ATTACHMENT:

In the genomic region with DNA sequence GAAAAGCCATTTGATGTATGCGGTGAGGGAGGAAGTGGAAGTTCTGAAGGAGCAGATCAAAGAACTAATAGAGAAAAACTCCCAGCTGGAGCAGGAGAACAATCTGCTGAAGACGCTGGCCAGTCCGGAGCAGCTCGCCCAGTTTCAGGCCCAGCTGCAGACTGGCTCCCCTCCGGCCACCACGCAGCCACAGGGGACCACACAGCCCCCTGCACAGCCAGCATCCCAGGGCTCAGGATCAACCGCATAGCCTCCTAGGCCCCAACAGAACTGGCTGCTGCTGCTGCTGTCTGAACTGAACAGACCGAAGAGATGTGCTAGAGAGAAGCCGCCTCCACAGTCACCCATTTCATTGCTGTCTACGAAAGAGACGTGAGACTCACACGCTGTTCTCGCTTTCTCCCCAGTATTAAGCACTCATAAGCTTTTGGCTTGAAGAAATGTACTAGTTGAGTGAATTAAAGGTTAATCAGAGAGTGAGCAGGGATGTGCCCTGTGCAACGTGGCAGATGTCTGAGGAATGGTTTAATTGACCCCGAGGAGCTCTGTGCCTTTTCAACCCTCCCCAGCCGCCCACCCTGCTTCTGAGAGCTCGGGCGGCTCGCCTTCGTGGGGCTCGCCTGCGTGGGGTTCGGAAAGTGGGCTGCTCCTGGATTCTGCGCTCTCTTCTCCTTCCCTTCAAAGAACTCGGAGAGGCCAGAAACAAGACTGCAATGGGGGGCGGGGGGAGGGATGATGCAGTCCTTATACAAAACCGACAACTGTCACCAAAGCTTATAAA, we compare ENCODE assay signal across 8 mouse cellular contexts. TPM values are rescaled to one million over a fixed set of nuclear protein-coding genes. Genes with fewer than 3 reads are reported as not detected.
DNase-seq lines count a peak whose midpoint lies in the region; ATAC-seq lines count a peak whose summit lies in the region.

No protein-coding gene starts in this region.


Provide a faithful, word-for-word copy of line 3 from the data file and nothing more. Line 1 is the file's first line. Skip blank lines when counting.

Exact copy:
No protein-coding gene starts in this region.